"I always wanted to be a captain on a big ship. I had to leave school where I was trying to become one because I was bullied there"

Work & Education

The outcomes of the FRA LGBTI Survey 2019 show for the first time statistical data on the living situation of intersex people in Europe. In the areas of discrimination, violence, harassment, legal recognition, financial difficulties and poverty, difficulties in education, at the job place, etc. the data shows that intersex persons belong to the group most affected and marginalized within the LGBTI communities.

A specifically vulnerable group are intersex youth between 15-17 years of age showing that bullying and discrimination while at school or university, even 54% of the intersex respondents felt discriminated against by school/university personnel.

Impacts of medicalisation

Due to hospitalisation or trauma-related mental health problems, intersex people may need to take time off. Gaps in their education or employment history might be difficult to explain to employers. There is a reportedly higher risk of poverty due to lack of education as a result of pathologisation and related trauma.

Employee medical checks can be extremely difficult for intersex people, especially when the medical practitioner in charge is not educated about the existence of intersex individuals or considers intersex people to have a „disorder of sex development“. This is often exacerbated by trauma associated with having to undergo a medical examination.

"I'm proud of my PhD because I managed to develop and prove a theory against strong opposition"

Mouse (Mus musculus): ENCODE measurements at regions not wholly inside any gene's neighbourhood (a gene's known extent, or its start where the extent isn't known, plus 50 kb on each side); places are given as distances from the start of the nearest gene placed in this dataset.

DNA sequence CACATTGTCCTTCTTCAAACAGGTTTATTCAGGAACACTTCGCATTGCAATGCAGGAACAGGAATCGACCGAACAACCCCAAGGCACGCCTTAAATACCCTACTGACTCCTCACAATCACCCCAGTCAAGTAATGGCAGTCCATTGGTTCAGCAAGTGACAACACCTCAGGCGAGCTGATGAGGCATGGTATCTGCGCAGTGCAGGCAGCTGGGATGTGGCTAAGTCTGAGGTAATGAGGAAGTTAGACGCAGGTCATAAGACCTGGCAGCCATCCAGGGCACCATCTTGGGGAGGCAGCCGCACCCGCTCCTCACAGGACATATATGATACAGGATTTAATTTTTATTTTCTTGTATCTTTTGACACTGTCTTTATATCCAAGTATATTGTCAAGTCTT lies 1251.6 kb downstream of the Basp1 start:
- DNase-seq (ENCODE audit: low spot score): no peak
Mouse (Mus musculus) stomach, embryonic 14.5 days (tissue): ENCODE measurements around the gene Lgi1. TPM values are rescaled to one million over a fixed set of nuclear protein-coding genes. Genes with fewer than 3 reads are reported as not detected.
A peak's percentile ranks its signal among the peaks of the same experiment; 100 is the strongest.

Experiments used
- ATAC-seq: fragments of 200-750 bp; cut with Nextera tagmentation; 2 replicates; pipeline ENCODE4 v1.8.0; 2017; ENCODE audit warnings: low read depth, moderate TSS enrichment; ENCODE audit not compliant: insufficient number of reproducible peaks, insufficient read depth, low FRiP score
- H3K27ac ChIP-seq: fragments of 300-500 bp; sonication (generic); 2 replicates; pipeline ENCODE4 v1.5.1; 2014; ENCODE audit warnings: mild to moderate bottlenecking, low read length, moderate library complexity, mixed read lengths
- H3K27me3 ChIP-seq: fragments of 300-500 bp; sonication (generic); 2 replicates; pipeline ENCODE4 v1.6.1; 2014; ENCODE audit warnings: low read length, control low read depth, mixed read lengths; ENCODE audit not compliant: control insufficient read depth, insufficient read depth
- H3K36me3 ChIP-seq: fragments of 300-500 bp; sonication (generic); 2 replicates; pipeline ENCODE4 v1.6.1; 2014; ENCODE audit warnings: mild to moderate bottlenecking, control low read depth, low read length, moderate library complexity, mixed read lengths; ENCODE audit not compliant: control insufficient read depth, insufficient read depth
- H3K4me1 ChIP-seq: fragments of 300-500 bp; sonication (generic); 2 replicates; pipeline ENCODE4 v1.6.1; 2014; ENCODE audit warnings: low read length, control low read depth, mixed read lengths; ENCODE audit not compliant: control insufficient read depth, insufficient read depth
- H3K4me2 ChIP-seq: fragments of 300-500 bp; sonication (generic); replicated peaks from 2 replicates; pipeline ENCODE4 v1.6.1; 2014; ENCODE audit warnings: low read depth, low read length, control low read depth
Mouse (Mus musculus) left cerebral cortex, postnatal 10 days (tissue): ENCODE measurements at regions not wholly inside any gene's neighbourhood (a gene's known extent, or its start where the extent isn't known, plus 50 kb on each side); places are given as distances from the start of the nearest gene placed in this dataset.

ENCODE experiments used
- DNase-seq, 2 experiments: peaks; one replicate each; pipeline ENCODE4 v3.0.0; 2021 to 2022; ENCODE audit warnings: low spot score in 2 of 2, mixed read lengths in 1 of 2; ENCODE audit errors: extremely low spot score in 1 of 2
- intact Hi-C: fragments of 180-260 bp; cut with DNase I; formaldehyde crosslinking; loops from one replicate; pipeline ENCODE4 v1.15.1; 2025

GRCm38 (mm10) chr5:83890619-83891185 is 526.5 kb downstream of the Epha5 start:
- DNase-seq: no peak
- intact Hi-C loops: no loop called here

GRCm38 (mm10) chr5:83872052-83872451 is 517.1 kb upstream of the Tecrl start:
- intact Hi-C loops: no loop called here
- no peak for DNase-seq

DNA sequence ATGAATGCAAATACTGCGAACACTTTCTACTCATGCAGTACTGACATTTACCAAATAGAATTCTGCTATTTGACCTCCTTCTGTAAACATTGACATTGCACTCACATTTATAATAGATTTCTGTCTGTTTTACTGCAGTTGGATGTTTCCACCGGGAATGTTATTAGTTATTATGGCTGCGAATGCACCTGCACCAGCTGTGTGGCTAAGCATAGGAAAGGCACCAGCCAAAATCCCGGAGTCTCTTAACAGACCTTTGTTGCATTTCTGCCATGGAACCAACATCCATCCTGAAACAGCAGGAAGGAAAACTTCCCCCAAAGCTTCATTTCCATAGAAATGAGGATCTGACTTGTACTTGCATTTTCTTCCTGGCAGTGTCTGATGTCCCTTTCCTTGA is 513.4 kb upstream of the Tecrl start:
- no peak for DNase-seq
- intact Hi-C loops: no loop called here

Employment discrimination

Intersex people often face employment discrimination on the grounds of their gender expression, stature or other bodily appearances that do not conform with the female or male norm.

Once they secure employment, intersex people have reported intrusive curiosity about their bodies from their co-workers, or, when they opened up, disbelief and rejection. Just as in education, the strain of discrimination and stigmatisation may lead to higher absence rates, increasing the risk of intersex people losing their jobs.

Some intersex people have obtained a disability status due to the physical impairments they have as a result of unconsented surgeries and other medical interventions. Depending on the country, this status can offer some protection; however, it can also come at the cost of additional discrimination and stigma as a person with disabilities.

"Sometimes I feel that I never had the privilege to focus on one thing or job in life, since the need to do intersex activism took a lot of time and energy"

Income struggles

The FRA LGBTI Survey showed that of those intersex respondents in a paid job struggled to make ends meet: 27% with some difficulty, 12% with difficulty and 12% with great difficulty. It also showed that a higher (upper secondary or tertiary) education did not make much of a difference for the struggle to making ends meet when compared to those with a lower secondary education or less.

Data on Intersex Youth

If you want to learn more about the outcomes of the FRA LGBTI Survey 2019 and what intersex youth from the age of 15 - 17 experience in the educational setting please take a look at the infographics we created on the specific findings on the situation for intersex people in Europe: